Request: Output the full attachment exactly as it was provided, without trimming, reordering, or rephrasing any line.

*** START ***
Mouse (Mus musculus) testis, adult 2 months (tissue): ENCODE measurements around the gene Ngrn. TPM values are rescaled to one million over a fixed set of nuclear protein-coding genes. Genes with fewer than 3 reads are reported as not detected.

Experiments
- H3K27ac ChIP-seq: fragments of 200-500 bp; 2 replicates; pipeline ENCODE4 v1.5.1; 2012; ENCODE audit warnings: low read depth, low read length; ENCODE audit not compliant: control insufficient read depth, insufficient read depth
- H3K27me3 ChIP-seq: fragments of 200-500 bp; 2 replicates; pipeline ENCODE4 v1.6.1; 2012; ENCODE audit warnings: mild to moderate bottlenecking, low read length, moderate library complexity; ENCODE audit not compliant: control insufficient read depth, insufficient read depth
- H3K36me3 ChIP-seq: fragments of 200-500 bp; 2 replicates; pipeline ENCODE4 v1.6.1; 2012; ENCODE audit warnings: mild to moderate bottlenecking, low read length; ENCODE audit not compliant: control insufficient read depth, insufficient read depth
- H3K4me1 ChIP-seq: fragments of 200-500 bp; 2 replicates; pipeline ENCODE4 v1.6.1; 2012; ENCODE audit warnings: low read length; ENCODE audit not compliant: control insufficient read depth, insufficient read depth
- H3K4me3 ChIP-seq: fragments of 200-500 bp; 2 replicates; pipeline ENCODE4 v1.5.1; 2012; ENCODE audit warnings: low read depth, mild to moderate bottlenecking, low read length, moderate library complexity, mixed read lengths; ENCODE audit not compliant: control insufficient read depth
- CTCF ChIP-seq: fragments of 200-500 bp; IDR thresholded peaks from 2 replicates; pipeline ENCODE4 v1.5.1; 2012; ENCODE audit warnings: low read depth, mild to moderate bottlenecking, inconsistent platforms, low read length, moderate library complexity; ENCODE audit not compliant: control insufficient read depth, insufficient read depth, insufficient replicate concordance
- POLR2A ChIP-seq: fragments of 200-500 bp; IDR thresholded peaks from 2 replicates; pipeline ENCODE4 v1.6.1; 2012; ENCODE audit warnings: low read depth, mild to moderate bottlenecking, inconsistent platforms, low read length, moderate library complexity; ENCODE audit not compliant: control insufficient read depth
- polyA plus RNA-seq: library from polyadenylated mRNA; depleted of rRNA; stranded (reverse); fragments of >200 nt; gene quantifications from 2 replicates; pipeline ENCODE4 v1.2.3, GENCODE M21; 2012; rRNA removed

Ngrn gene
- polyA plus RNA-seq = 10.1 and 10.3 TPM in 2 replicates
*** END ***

Mouse (Mus musculus) testis, adult 2 months (tissue): ENCODE measurements around the gene Ngrn. TPM values are rescaled to one million over a fixed set of nuclear protein-coding genes. Genes with fewer than 3 reads are reported as not detected.

Experiments
- H3K27ac ChIP-seq: fragments of 200-500 bp; 2 replicates; pipeline ENCODE4 v1.5.1; 2012; ENCODE audit warnings: low read depth, low read length; ENCODE audit not compliant: control insufficient read depth, insufficient read depth
- H3K27me3 ChIP-seq: fragments of 200-500 bp; 2 replicates; pipeline ENCODE4 v1.6.1; 2012; ENCODE audit warnings: mild to moderate bottlenecking, low read length, moderate library complexity; ENCODE audit not compliant: control insufficient read depth, insufficient read depth
- H3K36me3 ChIP-seq: fragments of 200-500 bp; 2 replicates; pipeline ENCODE4 v1.6.1; 2012; ENCODE audit warnings: mild to moderate bottlenecking, low read length; ENCODE audit not compliant: control insufficient read depth, insufficient read depth
- H3K4me1 ChIP-seq: fragments of 200-500 bp; 2 replicates; pipeline ENCODE4 v1.6.1; 2012; ENCODE audit warnings: low read length; ENCODE audit not compliant: control insufficient read depth, insufficient read depth
- H3K4me3 ChIP-seq: fragments of 200-500 bp; 2 replicates; pipeline ENCODE4 v1.5.1; 2012; ENCODE audit warnings: low read depth, mild to moderate bottlenecking, low read length, moderate library complexity, mixed read lengths; ENCODE audit not compliant: control insufficient read depth
- CTCF ChIP-seq: fragments of 200-500 bp; IDR thresholded peaks from 2 replicates; pipeline ENCODE4 v1.5.1; 2012; ENCODE audit warnings: low read depth, mild to moderate bottlenecking, inconsistent platforms, low read length, moderate library complexity; ENCODE audit not compliant: control insufficient read depth, insufficient read depth, insufficient replicate concordance
- POLR2A ChIP-seq: fragments of 200-500 bp; IDR thresholded peaks from 2 replicates; pipeline ENCODE4 v1.6.1; 2012; ENCODE audit warnings: low read depth, mild to moderate bottlenecking, inconsistent platforms, low read length, moderate library complexity; ENCODE audit not compliant: control insufficient read depth
- polyA plus RNA-seq: library from polyadenylated mRNA; depleted of rRNA; stranded (reverse); fragments of >200 nt; gene quantifications from 2 replicates; pipeline ENCODE4 v1.2.3, GENCODE M21; 2012; rRNA removed

Ngrn gene
- polyA plus RNA-seq = 10.1 and 10.3 TPM in 2 replicates